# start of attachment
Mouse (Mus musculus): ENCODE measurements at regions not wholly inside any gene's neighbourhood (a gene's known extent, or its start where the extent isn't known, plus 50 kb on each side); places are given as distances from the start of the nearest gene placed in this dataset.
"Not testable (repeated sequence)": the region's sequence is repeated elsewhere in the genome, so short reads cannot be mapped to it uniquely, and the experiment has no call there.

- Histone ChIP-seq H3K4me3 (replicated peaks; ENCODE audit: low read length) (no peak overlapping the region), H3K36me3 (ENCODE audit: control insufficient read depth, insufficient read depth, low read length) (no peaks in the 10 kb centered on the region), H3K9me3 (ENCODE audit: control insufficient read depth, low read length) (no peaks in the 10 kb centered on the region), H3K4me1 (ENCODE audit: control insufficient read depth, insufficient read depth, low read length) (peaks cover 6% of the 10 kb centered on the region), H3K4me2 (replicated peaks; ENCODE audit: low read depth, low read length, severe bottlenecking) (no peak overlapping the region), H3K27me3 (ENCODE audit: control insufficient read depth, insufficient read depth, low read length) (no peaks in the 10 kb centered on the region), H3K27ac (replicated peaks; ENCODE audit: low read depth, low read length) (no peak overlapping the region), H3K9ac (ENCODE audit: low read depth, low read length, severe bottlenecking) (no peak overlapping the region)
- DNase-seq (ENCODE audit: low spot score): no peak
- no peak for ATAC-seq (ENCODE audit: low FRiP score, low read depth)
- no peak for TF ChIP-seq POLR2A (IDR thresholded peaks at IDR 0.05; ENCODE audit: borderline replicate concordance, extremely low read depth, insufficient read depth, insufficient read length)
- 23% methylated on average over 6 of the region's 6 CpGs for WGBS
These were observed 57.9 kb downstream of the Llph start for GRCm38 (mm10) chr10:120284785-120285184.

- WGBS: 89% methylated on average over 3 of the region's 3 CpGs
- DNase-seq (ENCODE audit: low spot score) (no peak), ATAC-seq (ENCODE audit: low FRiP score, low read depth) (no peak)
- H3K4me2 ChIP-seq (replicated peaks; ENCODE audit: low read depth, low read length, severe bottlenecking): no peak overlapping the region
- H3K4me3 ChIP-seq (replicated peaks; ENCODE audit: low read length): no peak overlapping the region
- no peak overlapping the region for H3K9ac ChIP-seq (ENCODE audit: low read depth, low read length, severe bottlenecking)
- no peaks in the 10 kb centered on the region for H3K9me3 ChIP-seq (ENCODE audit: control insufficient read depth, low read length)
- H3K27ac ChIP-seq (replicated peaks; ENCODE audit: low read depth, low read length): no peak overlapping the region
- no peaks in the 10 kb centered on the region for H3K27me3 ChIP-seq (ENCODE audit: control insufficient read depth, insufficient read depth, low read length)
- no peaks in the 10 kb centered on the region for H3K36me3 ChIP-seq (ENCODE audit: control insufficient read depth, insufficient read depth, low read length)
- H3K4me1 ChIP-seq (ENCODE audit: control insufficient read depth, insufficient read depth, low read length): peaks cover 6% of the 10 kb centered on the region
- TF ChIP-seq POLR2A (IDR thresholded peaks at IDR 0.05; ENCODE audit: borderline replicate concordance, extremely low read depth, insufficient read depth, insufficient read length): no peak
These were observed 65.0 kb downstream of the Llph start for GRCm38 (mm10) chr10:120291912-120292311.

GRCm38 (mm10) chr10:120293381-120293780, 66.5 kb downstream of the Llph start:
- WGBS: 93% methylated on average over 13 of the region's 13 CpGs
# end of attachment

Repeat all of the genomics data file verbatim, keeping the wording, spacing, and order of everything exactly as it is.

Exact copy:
Mouse (Mus musculus): ENCODE measurements at regions not wholly inside any gene's neighbourhood (a gene's known extent, or its start where the extent isn't known, plus 50 kb on each side); places are given as distances from the start of the nearest gene placed in this dataset.
"Not testable (repeated sequence)": the region's sequence is repeated elsewhere in the genome, so short reads cannot be mapped to it uniquely, and the experiment has no call there.

- Histone ChIP-seq H3K4me3 (replicated peaks; ENCODE audit: low read length) (no peak overlapping the region), H3K36me3 (ENCODE audit: control insufficient read depth, insufficient read depth, low read length) (no peaks in the 10 kb centered on the region), H3K9me3 (ENCODE audit: control insufficient read depth, low read length) (no peaks in the 10 kb centered on the region), H3K4me1 (ENCODE audit: control insufficient read depth, insufficient read depth, low read length) (peaks cover 6% of the 10 kb centered on the region), H3K4me2 (replicated peaks; ENCODE audit: low read depth, low read length, severe bottlenecking) (no peak overlapping the region), H3K27me3 (ENCODE audit: control insufficient read depth, insufficient read depth, low read length) (no peaks in the 10 kb centered on the region), H3K27ac (replicated peaks; ENCODE audit: low read depth, low read length) (no peak overlapping the region), H3K9ac (ENCODE audit: low read depth, low read length, severe bottlenecking) (no peak overlapping the region)
- DNase-seq (ENCODE audit: low spot score): no peak
- no peak for ATAC-seq (ENCODE audit: low FRiP score, low read depth)
- no peak for TF ChIP-seq POLR2A (IDR thresholded peaks at IDR 0.05; ENCODE audit: borderline replicate concordance, extremely low read depth, insufficient read depth, insufficient read length)
- 23% methylated on average over 6 of the region's 6 CpGs for WGBS
These were observed 57.9 kb downstream of the Llph start for GRCm38 (mm10) chr10:120284785-120285184.

- WGBS: 89% methylated on average over 3 of the region's 3 CpGs
- DNase-seq (ENCODE audit: low spot score) (no peak), ATAC-seq (ENCODE audit: low FRiP score, low read depth) (no peak)
- H3K4me2 ChIP-seq (replicated peaks; ENCODE audit: low read depth, low read length, severe bottlenecking): no peak overlapping the region
- H3K4me3 ChIP-seq (replicated peaks; ENCODE audit: low read length): no peak overlapping the region
- no peak overlapping the region for H3K9ac ChIP-seq (ENCODE audit: low read depth, low read length, severe bottlenecking)
- no peaks in the 10 kb centered on the region for H3K9me3 ChIP-seq (ENCODE audit: control insufficient read depth, low read length)
- H3K27ac ChIP-seq (replicated peaks; ENCODE audit: low read depth, low read length): no peak overlapping the region
- no peaks in the 10 kb centered on the region for H3K27me3 ChIP-seq (ENCODE audit: control insufficient read depth, insufficient read depth, low read length)
- no peaks in the 10 kb centered on the region for H3K36me3 ChIP-seq (ENCODE audit: control insufficient read depth, insufficient read depth, low read length)
- H3K4me1 ChIP-seq (ENCODE audit: control insufficient read depth, insufficient read depth, low read length): peaks cover 6% of the 10 kb centered on the region
- TF ChIP-seq POLR2A (IDR thresholded peaks at IDR 0.05; ENCODE audit: borderline replicate concordance, extremely low read depth, insufficient read depth, insufficient read length): no peak
These were observed 65.0 kb downstream of the Llph start for GRCm38 (mm10) chr10:120291912-120292311.

GRCm38 (mm10) chr10:120293381-120293780, 66.5 kb downstream of the Llph start:
- WGBS: 93% methylated on average over 13 of the region's 13 CpGs